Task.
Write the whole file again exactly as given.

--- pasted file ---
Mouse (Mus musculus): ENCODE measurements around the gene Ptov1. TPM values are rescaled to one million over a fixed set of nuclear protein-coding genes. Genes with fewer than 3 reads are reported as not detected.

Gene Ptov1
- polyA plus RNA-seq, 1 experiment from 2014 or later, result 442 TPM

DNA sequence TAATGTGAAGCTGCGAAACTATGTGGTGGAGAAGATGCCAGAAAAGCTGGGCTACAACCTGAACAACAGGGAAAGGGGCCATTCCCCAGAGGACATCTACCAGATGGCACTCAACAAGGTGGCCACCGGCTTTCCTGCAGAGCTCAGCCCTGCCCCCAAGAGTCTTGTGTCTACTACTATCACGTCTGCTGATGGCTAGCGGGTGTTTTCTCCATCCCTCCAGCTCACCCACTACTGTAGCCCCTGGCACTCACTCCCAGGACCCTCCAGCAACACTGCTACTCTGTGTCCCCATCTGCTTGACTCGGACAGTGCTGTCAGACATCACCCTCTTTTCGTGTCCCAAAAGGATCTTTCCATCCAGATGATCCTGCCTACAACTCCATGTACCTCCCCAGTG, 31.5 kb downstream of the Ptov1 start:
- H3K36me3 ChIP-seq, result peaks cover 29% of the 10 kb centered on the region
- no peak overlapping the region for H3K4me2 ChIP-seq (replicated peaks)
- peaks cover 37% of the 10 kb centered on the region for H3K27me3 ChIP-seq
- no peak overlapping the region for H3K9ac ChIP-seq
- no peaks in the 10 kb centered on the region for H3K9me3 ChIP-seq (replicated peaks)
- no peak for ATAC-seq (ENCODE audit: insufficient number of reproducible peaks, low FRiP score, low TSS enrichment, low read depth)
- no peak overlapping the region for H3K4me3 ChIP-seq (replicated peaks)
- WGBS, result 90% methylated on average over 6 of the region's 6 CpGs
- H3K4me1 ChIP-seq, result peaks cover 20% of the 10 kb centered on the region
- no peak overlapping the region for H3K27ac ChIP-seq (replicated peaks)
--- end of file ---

Mouse (Mus musculus): ENCODE measurements around the gene Ptov1. TPM values are rescaled to one million over a fixed set of nuclear protein-coding genes. Genes with fewer than 3 reads are reported as not detected.

Gene Ptov1
- polyA plus RNA-seq, 1 experiment from 2014 or later, result 442 TPM

DNA sequence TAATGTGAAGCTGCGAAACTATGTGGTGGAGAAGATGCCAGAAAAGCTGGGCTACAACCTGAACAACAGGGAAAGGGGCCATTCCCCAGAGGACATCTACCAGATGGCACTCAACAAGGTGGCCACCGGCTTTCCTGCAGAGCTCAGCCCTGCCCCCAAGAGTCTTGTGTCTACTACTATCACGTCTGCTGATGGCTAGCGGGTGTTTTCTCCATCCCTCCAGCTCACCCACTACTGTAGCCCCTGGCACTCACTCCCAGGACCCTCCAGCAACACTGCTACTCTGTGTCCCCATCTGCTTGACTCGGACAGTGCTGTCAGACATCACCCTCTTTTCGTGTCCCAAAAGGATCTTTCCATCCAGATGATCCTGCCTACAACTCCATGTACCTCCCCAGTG, 31.5 kb downstream of the Ptov1 start:
- H3K36me3 ChIP-seq, result peaks cover 29% of the 10 kb centered on the region
- no peak overlapping the region for H3K4me2 ChIP-seq (replicated peaks)
- peaks cover 37% of the 10 kb centered on the region for H3K27me3 ChIP-seq
- no peak overlapping the region for H3K9ac ChIP-seq
- no peaks in the 10 kb centered on the region for H3K9me3 ChIP-seq (replicated peaks)
- no peak for ATAC-seq (ENCODE audit: insufficient number of reproducible peaks, low FRiP score, low TSS enrichment, low read depth)
- no peak overlapping the region for H3K4me3 ChIP-seq (replicated peaks)
- WGBS, result 90% methylated on average over 6 of the region's 6 CpGs
- H3K4me1 ChIP-seq, result peaks cover 20% of the 10 kb centered on the region
- no peak overlapping the region for H3K27ac ChIP-seq (replicated peaks)